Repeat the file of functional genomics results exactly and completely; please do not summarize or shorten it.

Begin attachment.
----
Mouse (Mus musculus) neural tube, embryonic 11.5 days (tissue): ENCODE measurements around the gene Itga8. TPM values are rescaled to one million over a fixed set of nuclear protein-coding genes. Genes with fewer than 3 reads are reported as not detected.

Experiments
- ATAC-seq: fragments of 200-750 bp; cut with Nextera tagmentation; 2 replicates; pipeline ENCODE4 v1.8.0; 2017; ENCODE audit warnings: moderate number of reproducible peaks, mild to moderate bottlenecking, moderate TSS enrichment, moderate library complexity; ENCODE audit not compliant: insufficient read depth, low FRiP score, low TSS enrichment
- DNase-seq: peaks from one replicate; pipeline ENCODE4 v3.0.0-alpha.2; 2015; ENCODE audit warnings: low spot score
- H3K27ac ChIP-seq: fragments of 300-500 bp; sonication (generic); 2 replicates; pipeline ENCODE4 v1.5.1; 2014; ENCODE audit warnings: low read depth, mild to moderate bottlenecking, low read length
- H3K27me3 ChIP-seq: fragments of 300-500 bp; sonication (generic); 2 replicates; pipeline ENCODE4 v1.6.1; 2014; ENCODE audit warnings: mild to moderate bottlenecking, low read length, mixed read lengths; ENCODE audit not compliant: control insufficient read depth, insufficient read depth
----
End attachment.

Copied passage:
Mouse (Mus musculus) neural tube, embryonic 11.5 days (tissue): ENCODE measurements around the gene Itga8. TPM values are rescaled to one million over a fixed set of nuclear protein-coding genes. Genes with fewer than 3 reads are reported as not detected.

Experiments
- ATAC-seq: fragments of 200-750 bp; cut with Nextera tagmentation; 2 replicates; pipeline ENCODE4 v1.8.0; 2017; ENCODE audit warnings: moderate number of reproducible peaks, mild to moderate bottlenecking, moderate TSS enrichment, moderate library complexity; ENCODE audit not compliant: insufficient read depth, low FRiP score, low TSS enrichment
- DNase-seq: peaks from one replicate; pipeline ENCODE4 v3.0.0-alpha.2; 2015; ENCODE audit warnings: low spot score
- H3K27ac ChIP-seq: fragments of 300-500 bp; sonication (generic); 2 replicates; pipeline ENCODE4 v1.5.1; 2014; ENCODE audit warnings: low read depth, mild to moderate bottlenecking, low read length
- H3K27me3 ChIP-seq: fragments of 300-500 bp; sonication (generic); 2 replicates; pipeline ENCODE4 v1.6.1; 2014; ENCODE audit warnings: mild to moderate bottlenecking, low read length, mixed read lengths; ENCODE audit not compliant: control insufficient read depth, insufficient read depth